Billy Bob and Planetary Resources, Inc. both want the computer, but there’s only one to go around. They end up bidding against one another, prices have to rise, and that’s what leads to the bust phase of the business cycle.
Come again? What I’ve just described is part of the Austrian theory of the business cycle. Friedrich Hayek’s theory of the business cycle, which builds on the work of Ludwig von Mises and Eugen von Boehm-Bawerk and which finds its best modern explanation in Auburn University economist Roger Garrison’s 2000 book Time and Money: The Macroeconomics of Capital Structure, emphasizes how a government monetary injection leads to a business cycle.
How does this happen? The first thing we should do is ask about "an economy working right" because, as Hayek notes, we have to know how things could go right before we could possibly know how they might go wrong. For John Maynard Keynes and others following in his intellectual footsteps, macroeconomic questions are questions about relationships between very high-level aggregates—aggregates like Gross Domestic Product, Investment, Consumption, and so on. As Hayek argues, however, "Mr. Keynes’ aggregates conceal the fundamental mechanisms of change."
Hayek’s business cycle theory, on the other hand, focuses on those mechanisms of change. Let’s consider two cases. In the first case, we will see how the economy responds to an increase in real saving. In the second case, we will see how the economy responds to a credit expansion.
For simplicity’s sake, we’ll consider a story featuring three characters: there’s the aforementioned Billy Bob, who is considering buying a new computer. There’s Walmart, which sells computers to consumers who use them for email, games, and other stuff. Finally, there’s our other protagonist, Planetary Resources, a firm that wants to earn its income by mining asteroids (seriously, this company exists) and that is investing in developing new technology that might make this possible. Someday.
Billy Bob, after thinking about it, decides that his old computer is good enough. Instead of spending $1000 on a new computer, he decides to put it in his savings account so he can buy something better someday. This increases the supply of loanable funds, lowers the interest rate ever so slightly, and leaves a valuable resource—a new computer—available for someone else to purchase.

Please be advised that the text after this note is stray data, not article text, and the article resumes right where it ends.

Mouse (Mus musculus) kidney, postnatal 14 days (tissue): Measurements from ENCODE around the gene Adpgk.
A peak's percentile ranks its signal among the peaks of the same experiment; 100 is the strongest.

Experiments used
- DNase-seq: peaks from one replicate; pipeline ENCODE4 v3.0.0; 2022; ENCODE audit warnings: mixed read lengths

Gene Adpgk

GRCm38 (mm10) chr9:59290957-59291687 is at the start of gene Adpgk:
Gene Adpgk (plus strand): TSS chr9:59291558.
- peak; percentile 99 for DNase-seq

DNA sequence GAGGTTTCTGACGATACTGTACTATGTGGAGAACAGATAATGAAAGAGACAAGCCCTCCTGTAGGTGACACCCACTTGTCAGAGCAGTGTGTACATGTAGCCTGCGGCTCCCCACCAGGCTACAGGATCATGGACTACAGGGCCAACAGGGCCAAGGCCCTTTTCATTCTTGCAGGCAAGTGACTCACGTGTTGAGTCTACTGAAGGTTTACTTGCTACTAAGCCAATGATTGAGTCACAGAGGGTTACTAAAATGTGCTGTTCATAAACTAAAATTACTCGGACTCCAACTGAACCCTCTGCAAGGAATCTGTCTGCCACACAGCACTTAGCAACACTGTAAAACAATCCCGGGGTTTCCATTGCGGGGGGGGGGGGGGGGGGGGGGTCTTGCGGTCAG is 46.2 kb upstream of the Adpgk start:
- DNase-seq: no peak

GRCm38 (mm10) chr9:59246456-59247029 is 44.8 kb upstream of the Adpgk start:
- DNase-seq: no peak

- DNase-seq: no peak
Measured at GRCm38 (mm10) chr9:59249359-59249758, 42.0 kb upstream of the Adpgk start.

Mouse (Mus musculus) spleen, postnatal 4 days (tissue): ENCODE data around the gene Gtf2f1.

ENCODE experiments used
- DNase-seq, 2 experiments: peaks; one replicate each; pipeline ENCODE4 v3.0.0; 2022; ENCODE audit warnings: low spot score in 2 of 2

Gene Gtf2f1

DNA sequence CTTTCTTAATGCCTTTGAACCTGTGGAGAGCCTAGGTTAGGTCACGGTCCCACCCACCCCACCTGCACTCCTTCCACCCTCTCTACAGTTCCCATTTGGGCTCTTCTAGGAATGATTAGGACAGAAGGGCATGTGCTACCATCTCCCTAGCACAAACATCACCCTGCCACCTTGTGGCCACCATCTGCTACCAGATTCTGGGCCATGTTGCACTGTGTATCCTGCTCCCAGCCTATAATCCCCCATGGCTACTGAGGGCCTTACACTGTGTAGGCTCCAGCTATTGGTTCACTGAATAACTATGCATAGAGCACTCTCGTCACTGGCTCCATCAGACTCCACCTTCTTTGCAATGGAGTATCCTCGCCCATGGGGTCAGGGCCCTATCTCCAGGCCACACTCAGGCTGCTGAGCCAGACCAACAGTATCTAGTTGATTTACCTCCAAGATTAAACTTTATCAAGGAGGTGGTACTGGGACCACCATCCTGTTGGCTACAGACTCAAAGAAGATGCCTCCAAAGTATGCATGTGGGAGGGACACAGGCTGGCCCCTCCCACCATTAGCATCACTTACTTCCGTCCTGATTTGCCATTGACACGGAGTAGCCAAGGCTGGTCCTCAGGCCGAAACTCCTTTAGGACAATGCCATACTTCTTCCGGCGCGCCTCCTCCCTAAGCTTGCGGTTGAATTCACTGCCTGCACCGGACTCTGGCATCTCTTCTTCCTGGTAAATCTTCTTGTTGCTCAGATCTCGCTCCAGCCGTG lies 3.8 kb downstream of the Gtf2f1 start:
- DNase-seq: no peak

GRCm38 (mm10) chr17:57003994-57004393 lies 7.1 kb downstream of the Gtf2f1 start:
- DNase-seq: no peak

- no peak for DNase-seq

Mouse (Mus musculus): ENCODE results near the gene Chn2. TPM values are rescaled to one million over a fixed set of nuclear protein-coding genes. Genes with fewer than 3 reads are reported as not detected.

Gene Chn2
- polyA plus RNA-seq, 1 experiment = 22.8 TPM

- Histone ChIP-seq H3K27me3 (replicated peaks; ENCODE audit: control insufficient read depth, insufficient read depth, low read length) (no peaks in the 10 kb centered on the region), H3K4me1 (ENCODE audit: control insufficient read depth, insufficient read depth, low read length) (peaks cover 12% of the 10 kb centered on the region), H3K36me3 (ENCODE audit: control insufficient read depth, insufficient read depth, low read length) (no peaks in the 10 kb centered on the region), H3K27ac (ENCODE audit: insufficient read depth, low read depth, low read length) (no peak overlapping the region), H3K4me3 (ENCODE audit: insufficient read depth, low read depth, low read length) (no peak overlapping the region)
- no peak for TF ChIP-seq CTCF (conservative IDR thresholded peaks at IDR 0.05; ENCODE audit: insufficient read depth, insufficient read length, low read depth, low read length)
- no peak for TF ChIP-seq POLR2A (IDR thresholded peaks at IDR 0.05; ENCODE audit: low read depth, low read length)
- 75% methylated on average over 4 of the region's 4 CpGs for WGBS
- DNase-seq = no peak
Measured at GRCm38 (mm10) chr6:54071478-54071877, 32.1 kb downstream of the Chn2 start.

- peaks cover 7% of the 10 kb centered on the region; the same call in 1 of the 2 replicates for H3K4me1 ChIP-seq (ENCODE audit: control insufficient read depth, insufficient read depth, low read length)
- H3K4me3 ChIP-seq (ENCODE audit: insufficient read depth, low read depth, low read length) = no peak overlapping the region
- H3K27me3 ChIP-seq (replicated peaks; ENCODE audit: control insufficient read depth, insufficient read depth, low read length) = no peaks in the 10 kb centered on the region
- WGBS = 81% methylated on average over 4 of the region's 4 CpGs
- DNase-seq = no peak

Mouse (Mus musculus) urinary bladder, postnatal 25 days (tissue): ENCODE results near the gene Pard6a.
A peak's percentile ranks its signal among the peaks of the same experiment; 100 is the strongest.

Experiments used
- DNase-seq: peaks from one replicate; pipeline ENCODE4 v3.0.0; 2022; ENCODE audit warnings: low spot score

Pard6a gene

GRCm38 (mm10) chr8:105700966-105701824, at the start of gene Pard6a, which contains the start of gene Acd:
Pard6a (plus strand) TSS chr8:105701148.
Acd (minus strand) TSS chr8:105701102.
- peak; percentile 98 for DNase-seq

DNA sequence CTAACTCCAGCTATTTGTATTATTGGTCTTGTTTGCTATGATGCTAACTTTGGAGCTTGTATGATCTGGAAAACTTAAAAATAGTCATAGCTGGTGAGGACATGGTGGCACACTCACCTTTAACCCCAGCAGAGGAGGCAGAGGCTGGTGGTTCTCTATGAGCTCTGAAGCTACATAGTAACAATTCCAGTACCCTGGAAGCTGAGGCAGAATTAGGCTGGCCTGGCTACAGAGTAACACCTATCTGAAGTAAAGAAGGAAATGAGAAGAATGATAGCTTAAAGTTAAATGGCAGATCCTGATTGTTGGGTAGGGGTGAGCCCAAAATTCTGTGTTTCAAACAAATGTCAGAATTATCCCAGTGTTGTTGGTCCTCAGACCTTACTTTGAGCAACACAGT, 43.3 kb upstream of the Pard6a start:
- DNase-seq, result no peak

In response to the lower interest rate, Planetary Resources decides to expand its R&D operations ever so slightly. In order to do their R&D, they will need…a new computer. They borrow the $1000 that Billy Bob has saved and buy the computer he decided to leave on the shelf at Walmart. There’s a dip in consumption spending, but there’s an increase in investment spending. We get less consumption today, but we also get more investment. The computer Billy Bob decided not to buy, instead of being a $1000 Facebook machine, becomes an investment that a scientist at Planetary Resources uses for research that might not pay off for years. This investment means even higher consumption possibilities in the future. In response to an increase in the saving rate, we get more economic growth.
Contrast this to what happens when the Federal Reserve injects new reserves into the banking system. This injection of new reserves increases the supply of loanable funds and lowers the interest rate, but—and this is crucial—it does not create any new investable resources. In other words, it doesn’t create any new computers, or hammers, or wrenches, or tractors.
In response to the lower interest rate, Planetary Resources decides to invest more. They respond to the credit expansion just like they would respond to Billy Bob’s increase in saving. Billy Bob, however notices that interest rate has fallen and therefore decides to save less, not more. In our example, this means he decides to buy the computer since he wouldn’t earn much interest if he just left the money in his savings account.
Billy Bob and Planetary resources each have $1000 with which they want to buy a new computer. The problem is that there is only one computer on the shelf, so Billy Bob and Planetary Resources end up bidding against one another. This causes computer prices to rise, say to $1100. This wouldn’t necessarily be a problem, but there are firms that have made plans and hired workers or bought office furniture or started new projects based on the expectation that they would be able to buy a computer for $1000. Some of these projects will no longer work out and some firms will no longer be profitable with $1100 computers. Hence, these projects (and firms) have to be liquidated, and we end up with unemployment during the "bust" phase of the business cycle.
The economist Tim Harford wrote in The Undercover Economist about "Competitive Markets and the World of Truth." Indeed, competitive markets are truly spectacular as they assemble and transmit knowledge about consumers’ tastes, available technology, and available stocks of natural resources. The problem with credit expansion is that it means that prices are no longer telling the truth. Billy Bob and Planetary Resources both went to the store with the expectation that they would be able to get a computer for $1000. Both were wrong, at least one of them ended up having plans thwarted, and the economy as a whole experienced unemployment and dislocation as people adjusted to the fact that the prices informing their plans were inaccurate.
An economy works right when the prices are telling the truth, and things go badly when the prices get distorted. When a central bank starts playing fast and loose with the money supply, price distortions are an inevitable result. These distortions in turn lead to the kinds of problems we call on central banks to fix—problems we wouldn’t have if central banks hadn’t created them in the first place.